So our latest venture on the boards involved the Ethel Barrymore Theatre, home to among others, A Streetcar Named Desire and an Ideal Husband, and Tom Stoppard’s Arcadia. I confess that we probably wouldn’t have seen the play at all if it hadn’t been for a friend who raved about it. And am I ever glad she did.
Two stories in one, Arcadia is a masterpiece in storytelling. “In April 1809, … a gifted pupil, proposes a startling theory well beyond her comprehension. Two hundred years later, two academic adversaries are piecing together puzzling clues, curiously recalling those events of 1809.” Now first off, as
indicated by my three time travel novels, I’m a sucker for stories spanning time. And this one is so beautifully done that at times it literally took my breath away.
The play first opened in London in 1993 directed by Trevor Nunn. This outing the director is David Leveaux, a five-time tony nominee, including Fiddler in the Roof and Nine. And he does a superb job, the choreography of past and present ever growing closer as the two stories intertwine.
Bel Powley and Tom Riley are especially wonderful as the gifted student Thomasina and her tutor Septimus. Septimus in particular captured my heart, with his seemingly stoic take on life and the simmering heat just below the surface. And his pivotal role in the drama/comedy is the lynch pin that holds everything together. A lesser actor than Riley would have been a disappointment. Margaret Colin (who for me will always be Jeff Goldblum’s girlfriend in Independence Day) was solid as Thomasina’s mother. And the rest of the seventeenth century players provided pertinent background characters.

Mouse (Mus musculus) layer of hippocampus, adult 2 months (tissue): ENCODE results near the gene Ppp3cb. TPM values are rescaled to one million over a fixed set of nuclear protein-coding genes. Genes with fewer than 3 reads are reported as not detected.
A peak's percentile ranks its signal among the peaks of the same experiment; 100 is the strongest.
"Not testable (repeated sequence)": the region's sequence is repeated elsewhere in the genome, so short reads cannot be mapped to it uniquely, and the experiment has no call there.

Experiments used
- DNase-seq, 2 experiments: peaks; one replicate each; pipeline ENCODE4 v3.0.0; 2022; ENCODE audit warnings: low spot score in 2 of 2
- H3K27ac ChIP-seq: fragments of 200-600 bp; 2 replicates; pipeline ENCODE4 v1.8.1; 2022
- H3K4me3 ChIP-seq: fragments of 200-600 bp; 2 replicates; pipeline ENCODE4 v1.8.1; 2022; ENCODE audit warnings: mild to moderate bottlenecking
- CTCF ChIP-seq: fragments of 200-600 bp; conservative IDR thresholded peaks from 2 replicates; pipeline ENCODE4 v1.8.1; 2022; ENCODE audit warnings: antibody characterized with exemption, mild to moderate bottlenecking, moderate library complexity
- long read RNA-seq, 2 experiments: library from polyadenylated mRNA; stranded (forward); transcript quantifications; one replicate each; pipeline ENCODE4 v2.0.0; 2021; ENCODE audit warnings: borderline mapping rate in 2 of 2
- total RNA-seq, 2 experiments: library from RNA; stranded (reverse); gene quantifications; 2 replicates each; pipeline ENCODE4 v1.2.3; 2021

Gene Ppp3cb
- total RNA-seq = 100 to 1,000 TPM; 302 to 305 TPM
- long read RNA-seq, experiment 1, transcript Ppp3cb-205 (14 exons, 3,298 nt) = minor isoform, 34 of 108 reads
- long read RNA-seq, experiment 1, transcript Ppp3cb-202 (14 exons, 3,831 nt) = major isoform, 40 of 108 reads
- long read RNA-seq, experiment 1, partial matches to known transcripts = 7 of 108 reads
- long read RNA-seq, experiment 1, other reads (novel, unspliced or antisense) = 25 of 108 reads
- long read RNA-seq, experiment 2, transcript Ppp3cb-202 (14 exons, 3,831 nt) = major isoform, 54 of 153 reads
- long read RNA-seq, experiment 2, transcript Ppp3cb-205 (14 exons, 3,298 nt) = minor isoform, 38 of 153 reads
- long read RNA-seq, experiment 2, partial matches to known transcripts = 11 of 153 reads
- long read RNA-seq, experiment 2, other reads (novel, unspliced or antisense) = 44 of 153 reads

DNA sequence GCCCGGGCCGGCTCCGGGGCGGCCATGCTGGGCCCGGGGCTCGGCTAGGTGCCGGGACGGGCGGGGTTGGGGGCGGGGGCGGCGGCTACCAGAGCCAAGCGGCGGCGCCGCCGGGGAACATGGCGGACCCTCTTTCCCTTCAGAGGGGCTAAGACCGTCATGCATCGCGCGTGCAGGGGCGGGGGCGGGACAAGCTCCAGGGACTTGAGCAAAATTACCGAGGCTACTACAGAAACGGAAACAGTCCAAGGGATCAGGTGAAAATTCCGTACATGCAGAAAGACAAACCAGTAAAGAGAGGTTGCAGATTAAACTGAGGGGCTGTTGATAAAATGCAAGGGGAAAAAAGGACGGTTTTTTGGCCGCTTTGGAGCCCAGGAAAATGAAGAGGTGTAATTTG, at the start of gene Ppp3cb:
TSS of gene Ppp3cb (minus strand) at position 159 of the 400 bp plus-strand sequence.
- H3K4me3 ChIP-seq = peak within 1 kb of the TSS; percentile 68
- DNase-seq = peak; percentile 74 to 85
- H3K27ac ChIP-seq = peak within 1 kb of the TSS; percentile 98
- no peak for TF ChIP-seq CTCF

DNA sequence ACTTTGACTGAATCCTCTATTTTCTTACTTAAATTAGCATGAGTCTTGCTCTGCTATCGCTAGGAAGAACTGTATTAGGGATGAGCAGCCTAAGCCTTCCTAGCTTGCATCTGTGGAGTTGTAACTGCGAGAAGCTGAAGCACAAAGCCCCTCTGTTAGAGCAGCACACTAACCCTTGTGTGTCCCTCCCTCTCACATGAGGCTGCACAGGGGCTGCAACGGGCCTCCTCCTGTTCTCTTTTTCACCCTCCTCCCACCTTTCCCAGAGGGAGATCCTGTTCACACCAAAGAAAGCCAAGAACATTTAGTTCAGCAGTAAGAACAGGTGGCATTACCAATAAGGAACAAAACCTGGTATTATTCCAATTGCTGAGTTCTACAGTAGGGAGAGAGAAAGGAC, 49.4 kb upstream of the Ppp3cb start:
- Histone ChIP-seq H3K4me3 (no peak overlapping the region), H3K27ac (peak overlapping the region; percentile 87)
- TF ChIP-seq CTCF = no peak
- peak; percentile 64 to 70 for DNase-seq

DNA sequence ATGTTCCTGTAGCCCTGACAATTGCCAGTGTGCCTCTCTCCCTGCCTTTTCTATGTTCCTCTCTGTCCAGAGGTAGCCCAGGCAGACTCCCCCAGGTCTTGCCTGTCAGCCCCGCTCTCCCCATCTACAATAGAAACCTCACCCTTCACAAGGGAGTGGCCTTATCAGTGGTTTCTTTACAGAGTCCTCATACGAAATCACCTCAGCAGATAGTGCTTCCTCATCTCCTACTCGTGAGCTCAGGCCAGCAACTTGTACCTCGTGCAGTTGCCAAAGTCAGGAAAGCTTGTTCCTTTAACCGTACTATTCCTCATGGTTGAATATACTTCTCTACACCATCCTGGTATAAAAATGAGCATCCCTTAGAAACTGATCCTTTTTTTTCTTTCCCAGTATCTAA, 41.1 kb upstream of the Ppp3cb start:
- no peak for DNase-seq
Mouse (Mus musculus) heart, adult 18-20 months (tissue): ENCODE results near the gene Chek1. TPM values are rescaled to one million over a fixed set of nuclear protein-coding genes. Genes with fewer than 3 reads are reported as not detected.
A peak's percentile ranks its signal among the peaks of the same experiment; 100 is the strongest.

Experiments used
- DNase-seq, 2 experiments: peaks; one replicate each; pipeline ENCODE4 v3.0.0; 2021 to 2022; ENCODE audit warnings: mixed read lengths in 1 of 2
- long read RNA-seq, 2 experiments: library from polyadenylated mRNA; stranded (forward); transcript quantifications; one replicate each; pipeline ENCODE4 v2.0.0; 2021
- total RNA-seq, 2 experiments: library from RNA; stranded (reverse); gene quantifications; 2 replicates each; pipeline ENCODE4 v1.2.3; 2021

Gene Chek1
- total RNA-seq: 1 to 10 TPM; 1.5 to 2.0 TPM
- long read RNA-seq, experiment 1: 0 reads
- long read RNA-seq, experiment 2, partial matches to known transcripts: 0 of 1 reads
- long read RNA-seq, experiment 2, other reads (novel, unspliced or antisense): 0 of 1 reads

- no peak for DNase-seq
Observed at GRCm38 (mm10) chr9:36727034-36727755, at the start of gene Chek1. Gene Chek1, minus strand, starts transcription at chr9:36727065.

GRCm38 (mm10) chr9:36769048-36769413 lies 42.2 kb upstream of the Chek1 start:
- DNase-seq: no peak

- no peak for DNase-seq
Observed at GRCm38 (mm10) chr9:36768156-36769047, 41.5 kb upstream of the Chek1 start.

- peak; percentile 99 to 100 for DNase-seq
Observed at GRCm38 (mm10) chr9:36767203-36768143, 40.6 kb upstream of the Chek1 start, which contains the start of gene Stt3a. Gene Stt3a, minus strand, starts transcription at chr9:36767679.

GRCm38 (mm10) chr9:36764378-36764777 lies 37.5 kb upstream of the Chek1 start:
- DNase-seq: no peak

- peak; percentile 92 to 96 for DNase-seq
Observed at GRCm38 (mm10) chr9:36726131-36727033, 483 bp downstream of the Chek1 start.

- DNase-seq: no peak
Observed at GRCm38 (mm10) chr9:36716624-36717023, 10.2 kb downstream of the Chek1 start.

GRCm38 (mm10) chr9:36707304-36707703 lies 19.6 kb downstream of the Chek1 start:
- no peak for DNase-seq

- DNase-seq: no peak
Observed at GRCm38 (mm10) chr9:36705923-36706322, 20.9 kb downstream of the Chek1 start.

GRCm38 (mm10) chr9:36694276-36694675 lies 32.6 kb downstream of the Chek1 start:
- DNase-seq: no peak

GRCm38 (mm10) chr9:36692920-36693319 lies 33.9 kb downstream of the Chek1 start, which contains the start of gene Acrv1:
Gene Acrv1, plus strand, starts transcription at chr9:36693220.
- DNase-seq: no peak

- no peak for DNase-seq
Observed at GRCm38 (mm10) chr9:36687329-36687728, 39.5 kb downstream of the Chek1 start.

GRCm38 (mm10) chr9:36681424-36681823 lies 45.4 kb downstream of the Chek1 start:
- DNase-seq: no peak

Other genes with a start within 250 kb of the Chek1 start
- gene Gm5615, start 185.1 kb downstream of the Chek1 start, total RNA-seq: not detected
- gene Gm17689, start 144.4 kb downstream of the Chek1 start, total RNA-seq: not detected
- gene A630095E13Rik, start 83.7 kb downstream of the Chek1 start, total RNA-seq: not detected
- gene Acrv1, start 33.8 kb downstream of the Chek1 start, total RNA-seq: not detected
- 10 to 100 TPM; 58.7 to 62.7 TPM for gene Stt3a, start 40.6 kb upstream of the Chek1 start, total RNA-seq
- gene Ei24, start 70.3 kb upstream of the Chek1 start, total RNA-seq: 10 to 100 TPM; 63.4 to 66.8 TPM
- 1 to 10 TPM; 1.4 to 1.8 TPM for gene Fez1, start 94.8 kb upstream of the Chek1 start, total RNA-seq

In the present day (1993 actually), the two battling historians played by Billy Crudup (immortalized for me in Big Fish) and Lia Williams also performed admirably. Crudup as a blustering overly zealous academic was a delight. And Lia as a woman looking for her next story rang true for me as a writer. And playing off of each other they were wonderful. But the real highlight of the modern day cast was the amazing Raul Esparza (whom I discovered last year in Mamet’s Speed the Plow). Playing an aristocratic math geek he was so good you almost wanted to hear the lines again. And in a wonderful surprise, I was treated to Meryl Streep’s daughter Grace Gummer, whose older sister Mamie I fell in love with this spring watching Off the Map. I predict great things for both girls.
The setting was simple, but deceptively so. In a drawing room at the country estate of the Coverlys, bits and pieces of the past slowly begin to occupy the same space—a turtle, an apple, a computer, and even a journal, with pages being turned simultaneously in both time periods with a synchronicity that was truly amazing. I don’t want to spoil the story, because that’s half the fun. But believe me when I tell you that the ending is so bittersweet and beautiful that if even if you aren’t one to cry easily, you’ll be tempted.
Eight more weeks. I urge you to go. Go. GO!